Slavery in the US

Slavery in the U.S.

Slavery is a reality in many parts of the world today, and the United States is no exception. There are currently an estimated 400,000 people living in slavery in the U.S.[1] In recent years, several cases of slavery in the U.S. food system have been exposed and brought to trial. In most cases, the victims were temporary agricultural workers trying to support their families back home. These workers experienced a range of physical abuses at the hands of their employers and were also denied access to their passports and visas. Most cases of slavery also involve human trafficking, which is defined as the act of recruiting, transporting, transferring, harboring, or receiving a person through a use of force, coercion, or other means for the purpose of exploiting them.[2] Approximately 9 out of 10 victims of slavery in U.S. agriculture are immigrants.[3]

Slave labor exists in several forms such as “forced labor,” in which workers are required to labor against their will, and “debt bondage,” in which workers are indebted to their employer before the work even begins. Oftentimes, workers in conditions of forced labor and debt bondage also experience physical abuse or threats of violence at the hands of employers.

Temporary immigrant workers, especially those who work in the fields, are highly susceptible to exploitation by labor contractors and land owners. With malicious intent, employers recruit the workers by falsely promising steady work and good wages. The workers are then taken to farms in remote areas where they are forced to work under the threat of deportation and physical violence. With their employer illegally holding their passports, the workers feel trapped and don’t know whom to trust.

H-2A Workers

Many seasonal workers come to the U.S. through the H-2A visa program, which enables U.S. agricultural employers to bring people from other countries to work on their farms. The H-2A guest workers, who are primarily from Mexico, are tied to one employer during their time in the U.S.[4] Under the program, the workers’ employer manages their housing, transportation, food, and immigration visas.[4, 5] This means that the H-2A workers are especially vulnerable to exploitation by their employer.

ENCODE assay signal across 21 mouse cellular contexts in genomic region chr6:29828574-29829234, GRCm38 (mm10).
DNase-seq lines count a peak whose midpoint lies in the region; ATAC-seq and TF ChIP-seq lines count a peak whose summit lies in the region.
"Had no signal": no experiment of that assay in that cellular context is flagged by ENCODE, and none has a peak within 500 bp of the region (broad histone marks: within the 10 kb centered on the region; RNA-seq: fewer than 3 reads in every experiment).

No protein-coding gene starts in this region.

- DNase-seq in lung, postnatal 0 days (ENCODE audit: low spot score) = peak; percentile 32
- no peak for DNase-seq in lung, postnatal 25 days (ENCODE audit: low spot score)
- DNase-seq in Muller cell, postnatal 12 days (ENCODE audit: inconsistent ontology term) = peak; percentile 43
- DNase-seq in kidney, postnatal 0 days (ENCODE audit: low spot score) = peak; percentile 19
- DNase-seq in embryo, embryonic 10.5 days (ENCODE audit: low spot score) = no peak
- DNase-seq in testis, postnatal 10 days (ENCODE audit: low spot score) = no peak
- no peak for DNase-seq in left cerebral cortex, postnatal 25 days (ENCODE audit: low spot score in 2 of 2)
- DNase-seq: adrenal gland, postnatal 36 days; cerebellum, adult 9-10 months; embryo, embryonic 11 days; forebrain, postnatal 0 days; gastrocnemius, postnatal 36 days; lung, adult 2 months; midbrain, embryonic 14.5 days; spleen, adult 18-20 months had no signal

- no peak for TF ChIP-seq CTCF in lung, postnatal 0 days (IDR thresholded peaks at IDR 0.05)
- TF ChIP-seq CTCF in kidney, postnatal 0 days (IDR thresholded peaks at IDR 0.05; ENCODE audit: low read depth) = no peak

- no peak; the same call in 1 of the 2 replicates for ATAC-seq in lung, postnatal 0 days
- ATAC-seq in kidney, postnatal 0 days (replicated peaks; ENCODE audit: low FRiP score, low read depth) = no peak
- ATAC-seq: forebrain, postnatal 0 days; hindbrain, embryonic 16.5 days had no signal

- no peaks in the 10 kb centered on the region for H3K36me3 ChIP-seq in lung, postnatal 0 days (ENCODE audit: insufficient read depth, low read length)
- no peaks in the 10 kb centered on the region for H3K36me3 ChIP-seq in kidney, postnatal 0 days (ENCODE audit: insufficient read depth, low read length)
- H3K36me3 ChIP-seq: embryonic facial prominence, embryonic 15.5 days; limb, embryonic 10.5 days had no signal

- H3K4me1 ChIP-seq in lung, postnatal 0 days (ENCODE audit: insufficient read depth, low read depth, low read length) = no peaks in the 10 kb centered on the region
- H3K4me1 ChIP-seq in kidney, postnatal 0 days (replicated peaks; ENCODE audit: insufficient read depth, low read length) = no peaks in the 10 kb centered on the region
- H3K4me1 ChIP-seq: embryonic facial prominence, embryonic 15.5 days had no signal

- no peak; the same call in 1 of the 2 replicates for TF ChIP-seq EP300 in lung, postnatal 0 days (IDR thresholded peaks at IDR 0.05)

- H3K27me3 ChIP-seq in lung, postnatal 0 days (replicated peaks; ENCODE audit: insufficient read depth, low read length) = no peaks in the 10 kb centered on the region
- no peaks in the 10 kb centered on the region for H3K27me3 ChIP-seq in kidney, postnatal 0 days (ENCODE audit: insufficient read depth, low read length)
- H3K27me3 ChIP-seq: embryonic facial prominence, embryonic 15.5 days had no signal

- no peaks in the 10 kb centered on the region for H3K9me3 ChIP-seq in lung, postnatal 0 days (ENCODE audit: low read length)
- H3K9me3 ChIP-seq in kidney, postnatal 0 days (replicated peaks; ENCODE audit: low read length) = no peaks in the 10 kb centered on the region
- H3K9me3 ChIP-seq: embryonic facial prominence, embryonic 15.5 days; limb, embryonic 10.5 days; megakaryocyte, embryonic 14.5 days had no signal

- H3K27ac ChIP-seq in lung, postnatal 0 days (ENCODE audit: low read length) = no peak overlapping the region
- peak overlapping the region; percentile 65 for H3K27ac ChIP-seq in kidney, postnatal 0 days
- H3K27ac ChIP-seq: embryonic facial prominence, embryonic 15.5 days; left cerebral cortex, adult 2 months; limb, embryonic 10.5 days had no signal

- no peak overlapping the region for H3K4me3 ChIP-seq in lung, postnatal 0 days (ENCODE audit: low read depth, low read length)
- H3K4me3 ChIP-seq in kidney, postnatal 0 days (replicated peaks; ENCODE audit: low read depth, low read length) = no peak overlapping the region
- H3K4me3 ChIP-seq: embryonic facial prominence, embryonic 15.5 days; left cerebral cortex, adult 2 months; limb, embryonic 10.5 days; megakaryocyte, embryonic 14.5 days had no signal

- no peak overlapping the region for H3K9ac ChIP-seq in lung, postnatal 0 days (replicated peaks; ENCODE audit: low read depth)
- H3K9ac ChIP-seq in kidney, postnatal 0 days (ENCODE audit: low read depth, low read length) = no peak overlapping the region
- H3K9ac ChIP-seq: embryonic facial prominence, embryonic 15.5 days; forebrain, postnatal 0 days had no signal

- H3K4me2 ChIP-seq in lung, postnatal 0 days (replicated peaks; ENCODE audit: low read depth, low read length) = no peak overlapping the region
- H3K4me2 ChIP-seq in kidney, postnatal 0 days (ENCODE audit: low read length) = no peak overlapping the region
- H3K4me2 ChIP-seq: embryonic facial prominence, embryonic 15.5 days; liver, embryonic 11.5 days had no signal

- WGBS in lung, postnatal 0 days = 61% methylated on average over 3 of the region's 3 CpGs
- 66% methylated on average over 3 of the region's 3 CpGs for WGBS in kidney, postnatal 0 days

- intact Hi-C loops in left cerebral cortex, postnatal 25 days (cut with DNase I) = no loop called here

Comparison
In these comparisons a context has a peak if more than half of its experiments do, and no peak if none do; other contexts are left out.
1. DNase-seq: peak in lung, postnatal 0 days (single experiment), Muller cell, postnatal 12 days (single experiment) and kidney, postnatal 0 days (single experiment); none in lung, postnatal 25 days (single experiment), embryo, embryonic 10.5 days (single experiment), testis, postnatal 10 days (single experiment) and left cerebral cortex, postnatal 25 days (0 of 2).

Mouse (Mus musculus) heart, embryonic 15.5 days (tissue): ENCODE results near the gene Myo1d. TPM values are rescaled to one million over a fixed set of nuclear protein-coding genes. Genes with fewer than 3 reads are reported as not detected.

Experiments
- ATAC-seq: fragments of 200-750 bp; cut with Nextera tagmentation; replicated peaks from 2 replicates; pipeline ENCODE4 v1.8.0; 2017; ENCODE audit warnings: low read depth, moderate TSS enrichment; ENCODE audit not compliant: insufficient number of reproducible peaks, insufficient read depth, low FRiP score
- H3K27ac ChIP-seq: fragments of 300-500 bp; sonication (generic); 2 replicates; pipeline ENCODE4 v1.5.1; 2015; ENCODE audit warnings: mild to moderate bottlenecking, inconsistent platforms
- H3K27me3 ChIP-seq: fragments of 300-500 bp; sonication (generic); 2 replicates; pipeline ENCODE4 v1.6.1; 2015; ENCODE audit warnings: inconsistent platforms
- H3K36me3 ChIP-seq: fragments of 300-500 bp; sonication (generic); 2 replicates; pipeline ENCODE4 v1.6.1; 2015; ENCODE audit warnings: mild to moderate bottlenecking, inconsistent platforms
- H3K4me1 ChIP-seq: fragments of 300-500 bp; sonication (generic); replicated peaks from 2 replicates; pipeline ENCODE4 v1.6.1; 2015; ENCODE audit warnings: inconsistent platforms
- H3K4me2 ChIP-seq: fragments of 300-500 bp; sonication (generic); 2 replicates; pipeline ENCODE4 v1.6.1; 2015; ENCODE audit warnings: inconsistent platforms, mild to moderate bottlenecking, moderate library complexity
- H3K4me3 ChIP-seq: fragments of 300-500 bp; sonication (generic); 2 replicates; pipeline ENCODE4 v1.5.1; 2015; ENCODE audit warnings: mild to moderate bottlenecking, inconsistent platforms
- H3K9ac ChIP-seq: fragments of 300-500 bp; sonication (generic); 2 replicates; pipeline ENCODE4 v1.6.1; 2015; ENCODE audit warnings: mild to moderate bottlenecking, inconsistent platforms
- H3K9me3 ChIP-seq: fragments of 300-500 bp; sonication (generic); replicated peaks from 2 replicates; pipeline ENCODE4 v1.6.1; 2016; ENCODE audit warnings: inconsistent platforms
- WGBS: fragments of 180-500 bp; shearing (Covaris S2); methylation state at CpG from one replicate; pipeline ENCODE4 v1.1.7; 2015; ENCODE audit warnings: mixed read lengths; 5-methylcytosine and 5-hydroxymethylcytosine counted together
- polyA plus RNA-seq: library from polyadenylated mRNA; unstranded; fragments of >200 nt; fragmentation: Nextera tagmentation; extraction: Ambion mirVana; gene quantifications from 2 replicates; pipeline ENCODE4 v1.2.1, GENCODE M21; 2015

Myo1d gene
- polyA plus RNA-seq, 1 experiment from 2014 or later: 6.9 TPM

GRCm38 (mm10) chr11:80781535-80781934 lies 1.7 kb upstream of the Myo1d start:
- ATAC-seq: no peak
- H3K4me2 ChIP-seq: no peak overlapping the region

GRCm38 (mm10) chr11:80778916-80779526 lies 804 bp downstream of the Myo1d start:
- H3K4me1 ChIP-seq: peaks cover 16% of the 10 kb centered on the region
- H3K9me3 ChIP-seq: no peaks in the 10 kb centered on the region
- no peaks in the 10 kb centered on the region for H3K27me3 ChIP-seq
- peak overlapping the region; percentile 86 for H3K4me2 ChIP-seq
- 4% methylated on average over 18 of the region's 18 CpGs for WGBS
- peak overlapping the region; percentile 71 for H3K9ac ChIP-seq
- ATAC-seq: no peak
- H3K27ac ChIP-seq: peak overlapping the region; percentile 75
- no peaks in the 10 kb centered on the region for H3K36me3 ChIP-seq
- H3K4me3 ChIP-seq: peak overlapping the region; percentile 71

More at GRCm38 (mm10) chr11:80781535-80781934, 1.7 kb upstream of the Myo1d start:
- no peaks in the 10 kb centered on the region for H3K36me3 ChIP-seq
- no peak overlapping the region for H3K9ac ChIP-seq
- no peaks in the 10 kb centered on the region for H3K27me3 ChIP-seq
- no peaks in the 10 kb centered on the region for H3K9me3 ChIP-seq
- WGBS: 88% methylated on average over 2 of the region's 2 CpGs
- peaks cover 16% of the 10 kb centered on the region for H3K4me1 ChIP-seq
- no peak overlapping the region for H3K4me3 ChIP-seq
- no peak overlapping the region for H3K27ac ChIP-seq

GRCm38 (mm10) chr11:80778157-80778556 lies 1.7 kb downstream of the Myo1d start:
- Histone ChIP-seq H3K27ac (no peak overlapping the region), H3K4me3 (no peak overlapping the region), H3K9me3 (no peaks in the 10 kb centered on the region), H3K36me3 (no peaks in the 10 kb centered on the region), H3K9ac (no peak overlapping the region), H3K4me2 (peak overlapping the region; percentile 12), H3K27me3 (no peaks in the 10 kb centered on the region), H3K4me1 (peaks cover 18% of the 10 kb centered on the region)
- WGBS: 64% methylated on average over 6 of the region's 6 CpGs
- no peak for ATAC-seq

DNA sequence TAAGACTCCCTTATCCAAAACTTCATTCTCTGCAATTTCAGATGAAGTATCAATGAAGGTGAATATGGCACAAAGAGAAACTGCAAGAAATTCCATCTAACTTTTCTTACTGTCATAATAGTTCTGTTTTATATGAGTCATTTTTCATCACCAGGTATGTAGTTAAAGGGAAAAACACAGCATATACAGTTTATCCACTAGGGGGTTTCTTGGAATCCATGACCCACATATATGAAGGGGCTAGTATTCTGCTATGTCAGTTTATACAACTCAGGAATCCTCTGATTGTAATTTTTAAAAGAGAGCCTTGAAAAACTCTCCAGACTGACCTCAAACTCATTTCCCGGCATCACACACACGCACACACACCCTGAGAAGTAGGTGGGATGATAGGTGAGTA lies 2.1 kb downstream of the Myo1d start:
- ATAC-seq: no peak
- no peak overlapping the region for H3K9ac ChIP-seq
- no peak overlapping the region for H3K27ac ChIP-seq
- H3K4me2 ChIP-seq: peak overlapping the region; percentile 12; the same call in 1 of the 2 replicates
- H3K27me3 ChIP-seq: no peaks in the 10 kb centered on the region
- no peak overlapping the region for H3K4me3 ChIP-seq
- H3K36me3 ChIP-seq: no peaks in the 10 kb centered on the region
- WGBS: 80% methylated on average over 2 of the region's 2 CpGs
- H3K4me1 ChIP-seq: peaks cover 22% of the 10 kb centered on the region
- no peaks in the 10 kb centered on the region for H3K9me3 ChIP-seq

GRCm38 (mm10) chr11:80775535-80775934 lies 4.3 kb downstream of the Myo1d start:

A recent study by Centro de los Derechos del Migrante on H-2A workers found that many of the workers they interviewed experienced signs of labor trafficking. Of those interviewed, 32% said they did not feel free to quit their jobs.[4] Additionally, 34% of workers said they experienced restrictions on their movement, such as being banned from leaving the worksite or employer-provided housing.[4]

It is no wonder that the H-2A program is so fraught with instances of slavery, given that its structure has barely changed from the previous bracero program of the 1960s: a program that the government official in charge called “legalized slavery.”[4]

The circumstances described below directly constitute “slavery” as defined by the U.S. Department of Justice.[6]

Sheep & “Cattle” Herders

Far from their homelands of Chile and Peru, many workers come to the U.S. each year to work as sheep and “cattle” herders. The labor rights organization Verité has documented the conditions that these immigrant workers endure hidden from public view.[7] The following accounts are based on interviews and research conducted by Verité.

Before their work even began, the workers were deeply in debt for recruitment fees and the costs associated with transportation. Upon arrival, the workers’ passports and visas were taken and held for the duration of their employment. Without personal documentation, the workers were unable to leave out of fear of being deported.[7]

The ranches were in very remote areas where the workers had little or no access to telephones, transportation, or even sanitary bathrooms. Most of the workers were told they were not allowed to leave the property at any time or they would be fired. Consequently, the workers were dependent on their employers for basic necessities such as food and water. In some cases, workers waited days for food and water to arrive. The U.S. Department of Labor filed a lawsuit against one Colorado sheep ranch for allegedly “beating, starving and exploiting” its workers over a period of 10 years.[7]